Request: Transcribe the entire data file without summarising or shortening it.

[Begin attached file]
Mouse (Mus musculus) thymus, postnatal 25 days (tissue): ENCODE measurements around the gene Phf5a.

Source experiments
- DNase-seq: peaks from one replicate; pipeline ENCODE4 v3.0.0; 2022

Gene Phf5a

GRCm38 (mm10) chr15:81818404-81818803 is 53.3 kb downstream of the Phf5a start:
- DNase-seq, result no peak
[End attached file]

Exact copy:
Mouse (Mus musculus) thymus, postnatal 25 days (tissue): ENCODE measurements around the gene Phf5a.

Source experiments
- DNase-seq: peaks from one replicate; pipeline ENCODE4 v3.0.0; 2022

Gene Phf5a

GRCm38 (mm10) chr15:81818404-81818803 is 53.3 kb downstream of the Phf5a start:
- DNase-seq, result no peak